Among the achievers were the interior minister. Nobody knew why. And the human rights minister, whose Bill on Missing Persons went missing just recently. The number one performer for the prime minister remained the communications minister Murad Saeed. Discussing why he was named the top minister in a news talk show, media owner Mohsin Baig suggested that the reason for prime minister Imran Khan’s satisfaction with Murad Saeed was written in Reham Khan’s book. While other panellists chipped in with “agreements” to “self-explanatory” comments, the anchor remained unaware of what was being suggested. The channel was taken off air by cable networks as Pakistan Electronic Media Regulatory Authority served show cause notice to the channel for airing “derogatory/demeaning remarks” about the federal minister without editorial checks.

After the “derogatory remarks” and insinuations, Murad Saeed lodged a complaint against Baig. And within thirty minutes of the minister’s complaint, Baig, in a dramatic episode, was arrested by Federal Investigation Agency at a raid in his home in Islamabad. The raid was later declared “illegal” by a sessions court, and now the government aims to file a reference against the same sessions judge. It’s a signal that the Khan government’s fight against what it perceives as ‘treacherous dissent’ is just beginning. Mohsin Baig is no stranger to PM Imran Khan. He was once considered a close confidant and backer of the ‘Naya Pakistan’ project. Now he is the new addition to the long list of those disappointed with the ‘tabdeeli’, voicing opposition and unearthing secrets.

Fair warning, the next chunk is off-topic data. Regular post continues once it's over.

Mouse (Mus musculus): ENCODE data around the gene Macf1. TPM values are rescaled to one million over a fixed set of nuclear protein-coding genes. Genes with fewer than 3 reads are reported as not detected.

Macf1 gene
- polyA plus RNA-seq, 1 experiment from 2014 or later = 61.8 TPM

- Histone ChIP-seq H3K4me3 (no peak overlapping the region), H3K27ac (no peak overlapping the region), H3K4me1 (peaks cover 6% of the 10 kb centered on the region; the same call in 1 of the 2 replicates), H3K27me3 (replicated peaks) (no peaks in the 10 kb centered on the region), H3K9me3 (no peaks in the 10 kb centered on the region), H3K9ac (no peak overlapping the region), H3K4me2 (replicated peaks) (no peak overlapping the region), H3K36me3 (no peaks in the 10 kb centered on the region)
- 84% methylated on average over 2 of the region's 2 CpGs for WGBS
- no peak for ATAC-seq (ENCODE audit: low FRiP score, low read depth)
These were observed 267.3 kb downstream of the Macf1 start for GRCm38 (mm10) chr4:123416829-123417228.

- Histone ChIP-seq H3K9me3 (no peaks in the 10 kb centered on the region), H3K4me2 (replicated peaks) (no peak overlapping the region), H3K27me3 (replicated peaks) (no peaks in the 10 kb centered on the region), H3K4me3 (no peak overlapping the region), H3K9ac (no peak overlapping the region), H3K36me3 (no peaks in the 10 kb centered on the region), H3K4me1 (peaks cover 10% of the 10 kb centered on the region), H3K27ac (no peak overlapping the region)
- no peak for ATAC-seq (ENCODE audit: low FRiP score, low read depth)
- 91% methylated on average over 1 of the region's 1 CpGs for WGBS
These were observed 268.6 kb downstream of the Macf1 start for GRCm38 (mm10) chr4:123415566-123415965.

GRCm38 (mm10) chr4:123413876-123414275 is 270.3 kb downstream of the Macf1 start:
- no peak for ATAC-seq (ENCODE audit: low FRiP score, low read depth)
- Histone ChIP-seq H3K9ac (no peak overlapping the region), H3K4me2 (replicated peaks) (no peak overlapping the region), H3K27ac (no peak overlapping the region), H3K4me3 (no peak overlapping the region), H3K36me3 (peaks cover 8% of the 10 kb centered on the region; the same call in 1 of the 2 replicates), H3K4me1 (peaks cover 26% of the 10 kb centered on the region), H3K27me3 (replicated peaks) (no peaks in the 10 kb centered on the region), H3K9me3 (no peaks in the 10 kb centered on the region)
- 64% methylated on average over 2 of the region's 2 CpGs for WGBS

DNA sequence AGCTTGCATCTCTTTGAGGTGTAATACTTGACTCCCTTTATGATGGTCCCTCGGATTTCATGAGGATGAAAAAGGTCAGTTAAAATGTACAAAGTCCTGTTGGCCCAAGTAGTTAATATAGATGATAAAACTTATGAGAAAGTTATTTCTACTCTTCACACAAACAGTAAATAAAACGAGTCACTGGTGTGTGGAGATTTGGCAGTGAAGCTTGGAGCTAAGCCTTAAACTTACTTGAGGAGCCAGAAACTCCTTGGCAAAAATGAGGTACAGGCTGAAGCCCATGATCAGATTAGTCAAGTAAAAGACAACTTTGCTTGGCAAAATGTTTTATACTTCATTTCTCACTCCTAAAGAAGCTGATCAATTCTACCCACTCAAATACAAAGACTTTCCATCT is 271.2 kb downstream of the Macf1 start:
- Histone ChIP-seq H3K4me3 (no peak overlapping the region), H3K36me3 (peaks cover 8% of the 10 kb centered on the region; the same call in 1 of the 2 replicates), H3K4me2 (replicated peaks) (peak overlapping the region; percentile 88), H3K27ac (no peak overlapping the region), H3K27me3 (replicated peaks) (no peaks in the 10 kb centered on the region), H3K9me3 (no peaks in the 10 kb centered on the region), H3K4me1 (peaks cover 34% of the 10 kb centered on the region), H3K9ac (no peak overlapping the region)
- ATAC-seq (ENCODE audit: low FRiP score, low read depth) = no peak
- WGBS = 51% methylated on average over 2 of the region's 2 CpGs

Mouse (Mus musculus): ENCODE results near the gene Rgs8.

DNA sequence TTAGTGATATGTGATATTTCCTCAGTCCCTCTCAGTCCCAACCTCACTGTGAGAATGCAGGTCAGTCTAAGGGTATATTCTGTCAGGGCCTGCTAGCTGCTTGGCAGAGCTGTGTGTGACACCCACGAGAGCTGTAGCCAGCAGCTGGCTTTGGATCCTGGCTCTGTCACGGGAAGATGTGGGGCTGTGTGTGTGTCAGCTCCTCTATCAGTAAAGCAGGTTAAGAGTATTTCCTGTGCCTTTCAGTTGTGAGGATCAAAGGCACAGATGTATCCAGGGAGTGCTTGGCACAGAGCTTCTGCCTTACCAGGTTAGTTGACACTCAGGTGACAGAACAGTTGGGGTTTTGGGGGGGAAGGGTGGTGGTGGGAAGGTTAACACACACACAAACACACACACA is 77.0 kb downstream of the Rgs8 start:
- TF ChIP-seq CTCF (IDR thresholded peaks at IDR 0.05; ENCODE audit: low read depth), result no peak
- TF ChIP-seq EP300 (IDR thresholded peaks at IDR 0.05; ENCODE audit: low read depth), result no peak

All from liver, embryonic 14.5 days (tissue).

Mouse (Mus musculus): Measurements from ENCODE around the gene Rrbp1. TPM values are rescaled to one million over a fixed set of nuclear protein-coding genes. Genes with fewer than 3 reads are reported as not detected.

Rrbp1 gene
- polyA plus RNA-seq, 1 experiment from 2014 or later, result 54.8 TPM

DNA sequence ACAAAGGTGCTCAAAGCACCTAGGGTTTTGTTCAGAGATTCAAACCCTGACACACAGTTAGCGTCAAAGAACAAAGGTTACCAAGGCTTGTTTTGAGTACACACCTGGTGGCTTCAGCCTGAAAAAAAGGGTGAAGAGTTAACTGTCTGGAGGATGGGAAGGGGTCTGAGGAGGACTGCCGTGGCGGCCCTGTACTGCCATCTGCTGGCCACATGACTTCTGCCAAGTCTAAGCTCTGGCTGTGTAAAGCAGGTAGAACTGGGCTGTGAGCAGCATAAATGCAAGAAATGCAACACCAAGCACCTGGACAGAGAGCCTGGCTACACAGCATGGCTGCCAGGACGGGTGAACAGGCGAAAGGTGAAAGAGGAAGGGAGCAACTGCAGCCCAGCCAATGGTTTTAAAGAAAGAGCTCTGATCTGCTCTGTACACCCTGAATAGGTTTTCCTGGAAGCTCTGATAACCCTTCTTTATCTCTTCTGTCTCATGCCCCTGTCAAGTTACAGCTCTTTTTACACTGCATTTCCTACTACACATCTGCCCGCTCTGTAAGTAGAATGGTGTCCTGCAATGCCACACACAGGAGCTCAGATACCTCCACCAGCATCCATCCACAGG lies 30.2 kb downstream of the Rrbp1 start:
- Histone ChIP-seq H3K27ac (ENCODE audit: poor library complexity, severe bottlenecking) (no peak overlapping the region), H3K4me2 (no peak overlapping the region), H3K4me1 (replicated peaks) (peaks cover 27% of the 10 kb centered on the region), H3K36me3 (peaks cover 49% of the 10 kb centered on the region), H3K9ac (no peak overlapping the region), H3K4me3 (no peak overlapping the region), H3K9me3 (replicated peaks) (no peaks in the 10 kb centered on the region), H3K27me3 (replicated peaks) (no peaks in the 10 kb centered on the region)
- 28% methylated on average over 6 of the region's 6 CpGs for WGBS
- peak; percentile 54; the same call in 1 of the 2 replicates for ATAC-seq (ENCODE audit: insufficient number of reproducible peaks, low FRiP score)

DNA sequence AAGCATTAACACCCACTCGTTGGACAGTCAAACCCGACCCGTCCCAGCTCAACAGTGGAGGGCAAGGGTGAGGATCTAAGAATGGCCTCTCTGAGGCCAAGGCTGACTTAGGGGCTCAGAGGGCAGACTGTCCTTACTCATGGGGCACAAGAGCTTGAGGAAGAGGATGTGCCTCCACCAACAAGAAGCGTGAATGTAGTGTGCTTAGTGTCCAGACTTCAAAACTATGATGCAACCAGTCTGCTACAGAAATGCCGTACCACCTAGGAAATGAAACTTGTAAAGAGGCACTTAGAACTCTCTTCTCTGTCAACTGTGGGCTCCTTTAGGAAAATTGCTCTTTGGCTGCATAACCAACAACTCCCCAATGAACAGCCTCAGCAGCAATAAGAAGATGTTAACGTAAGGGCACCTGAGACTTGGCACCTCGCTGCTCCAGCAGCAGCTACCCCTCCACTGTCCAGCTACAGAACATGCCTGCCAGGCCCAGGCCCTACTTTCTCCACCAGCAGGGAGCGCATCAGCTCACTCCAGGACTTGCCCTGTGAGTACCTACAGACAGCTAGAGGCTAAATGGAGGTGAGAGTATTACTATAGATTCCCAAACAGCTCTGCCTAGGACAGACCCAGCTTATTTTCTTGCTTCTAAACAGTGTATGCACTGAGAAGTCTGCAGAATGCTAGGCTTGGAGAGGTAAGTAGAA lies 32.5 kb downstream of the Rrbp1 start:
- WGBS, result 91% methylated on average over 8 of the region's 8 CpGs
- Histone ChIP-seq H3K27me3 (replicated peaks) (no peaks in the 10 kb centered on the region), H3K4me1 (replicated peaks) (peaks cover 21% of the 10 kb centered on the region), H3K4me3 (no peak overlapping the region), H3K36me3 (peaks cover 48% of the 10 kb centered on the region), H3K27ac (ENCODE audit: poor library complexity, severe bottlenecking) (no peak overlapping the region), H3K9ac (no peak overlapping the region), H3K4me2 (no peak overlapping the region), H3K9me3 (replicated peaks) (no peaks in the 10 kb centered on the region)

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Page 273 of Reham Khan’s memoir

One look at the complaint lodged by the communications minister makes for a telenovela in itself. You read the FIR and forget what the news talk show or even the book said. To describe the harm caused to the ‘image’ of the minister and the ‘honourable’ prime minister with words like “natural person” and phrases like “it also lead to cultivate and induces [sic] a natural person to engage in a sexually explicit act without verifying authenticity…of this rumor.” Don’t know who, but someone needs to tell the minister that the content of the complaint is itself a salacious suicide attack on the dignity of the “natural persons” involved here.